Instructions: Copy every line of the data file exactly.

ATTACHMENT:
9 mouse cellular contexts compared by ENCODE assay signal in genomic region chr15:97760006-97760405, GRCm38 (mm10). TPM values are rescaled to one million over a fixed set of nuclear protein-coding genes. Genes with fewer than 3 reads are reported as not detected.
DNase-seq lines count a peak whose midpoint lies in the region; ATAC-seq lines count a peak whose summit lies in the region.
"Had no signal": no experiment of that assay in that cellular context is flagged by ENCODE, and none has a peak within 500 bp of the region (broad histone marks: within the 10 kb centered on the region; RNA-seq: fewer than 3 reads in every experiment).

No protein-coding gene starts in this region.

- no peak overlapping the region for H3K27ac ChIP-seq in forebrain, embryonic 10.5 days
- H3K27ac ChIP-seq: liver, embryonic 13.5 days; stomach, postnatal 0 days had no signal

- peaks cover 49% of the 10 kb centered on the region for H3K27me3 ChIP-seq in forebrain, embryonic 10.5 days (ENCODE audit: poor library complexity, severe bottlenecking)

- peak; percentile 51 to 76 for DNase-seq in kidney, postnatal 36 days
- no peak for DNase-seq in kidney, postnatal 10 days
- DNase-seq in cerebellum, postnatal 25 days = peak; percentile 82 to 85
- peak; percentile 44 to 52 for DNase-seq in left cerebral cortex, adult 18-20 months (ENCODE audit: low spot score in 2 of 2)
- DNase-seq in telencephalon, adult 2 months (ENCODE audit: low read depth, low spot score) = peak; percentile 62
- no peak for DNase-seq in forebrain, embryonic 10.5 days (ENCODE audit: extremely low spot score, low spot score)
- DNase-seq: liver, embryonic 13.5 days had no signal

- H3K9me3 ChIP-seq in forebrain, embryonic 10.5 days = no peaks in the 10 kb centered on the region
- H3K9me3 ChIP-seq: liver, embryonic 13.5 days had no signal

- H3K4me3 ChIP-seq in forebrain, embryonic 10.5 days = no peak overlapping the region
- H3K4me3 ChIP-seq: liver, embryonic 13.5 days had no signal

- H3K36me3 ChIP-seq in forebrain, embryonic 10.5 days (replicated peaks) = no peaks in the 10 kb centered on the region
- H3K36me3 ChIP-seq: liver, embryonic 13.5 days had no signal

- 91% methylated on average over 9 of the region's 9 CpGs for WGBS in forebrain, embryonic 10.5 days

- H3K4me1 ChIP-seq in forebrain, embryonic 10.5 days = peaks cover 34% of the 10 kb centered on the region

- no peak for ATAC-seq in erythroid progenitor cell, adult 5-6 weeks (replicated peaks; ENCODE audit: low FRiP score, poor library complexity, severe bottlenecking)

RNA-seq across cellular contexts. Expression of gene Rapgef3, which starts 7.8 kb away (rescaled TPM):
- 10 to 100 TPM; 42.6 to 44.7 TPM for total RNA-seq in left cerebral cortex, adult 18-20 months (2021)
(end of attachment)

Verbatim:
9 mouse cellular contexts compared by ENCODE assay signal in genomic region chr15:97760006-97760405, GRCm38 (mm10). TPM values are rescaled to one million over a fixed set of nuclear protein-coding genes. Genes with fewer than 3 reads are reported as not detected.
DNase-seq lines count a peak whose midpoint lies in the region; ATAC-seq lines count a peak whose summit lies in the region.
"Had no signal": no experiment of that assay in that cellular context is flagged by ENCODE, and none has a peak within 500 bp of the region (broad histone marks: within the 10 kb centered on the region; RNA-seq: fewer than 3 reads in every experiment).

No protein-coding gene starts in this region.

- no peak overlapping the region for H3K27ac ChIP-seq in forebrain, embryonic 10.5 days
- H3K27ac ChIP-seq: liver, embryonic 13.5 days; stomach, postnatal 0 days had no signal

- peaks cover 49% of the 10 kb centered on the region for H3K27me3 ChIP-seq in forebrain, embryonic 10.5 days (ENCODE audit: poor library complexity, severe bottlenecking)

- peak; percentile 51 to 76 for DNase-seq in kidney, postnatal 36 days
- no peak for DNase-seq in kidney, postnatal 10 days
- DNase-seq in cerebellum, postnatal 25 days = peak; percentile 82 to 85
- peak; percentile 44 to 52 for DNase-seq in left cerebral cortex, adult 18-20 months (ENCODE audit: low spot score in 2 of 2)
- DNase-seq in telencephalon, adult 2 months (ENCODE audit: low read depth, low spot score) = peak; percentile 62
- no peak for DNase-seq in forebrain, embryonic 10.5 days (ENCODE audit: extremely low spot score, low spot score)
- DNase-seq: liver, embryonic 13.5 days had no signal

- H3K9me3 ChIP-seq in forebrain, embryonic 10.5 days = no peaks in the 10 kb centered on the region
- H3K9me3 ChIP-seq: liver, embryonic 13.5 days had no signal

- H3K4me3 ChIP-seq in forebrain, embryonic 10.5 days = no peak overlapping the region
- H3K4me3 ChIP-seq: liver, embryonic 13.5 days had no signal

- H3K36me3 ChIP-seq in forebrain, embryonic 10.5 days (replicated peaks) = no peaks in the 10 kb centered on the region
- H3K36me3 ChIP-seq: liver, embryonic 13.5 days had no signal

- 91% methylated on average over 9 of the region's 9 CpGs for WGBS in forebrain, embryonic 10.5 days

- H3K4me1 ChIP-seq in forebrain, embryonic 10.5 days = peaks cover 34% of the 10 kb centered on the region

- no peak for ATAC-seq in erythroid progenitor cell, adult 5-6 weeks (replicated peaks; ENCODE audit: low FRiP score, poor library complexity, severe bottlenecking)

RNA-seq across cellular contexts. Expression of gene Rapgef3, which starts 7.8 kb away (rescaled TPM):
- 10 to 100 TPM; 42.6 to 44.7 TPM for total RNA-seq in left cerebral cortex, adult 18-20 months (2021)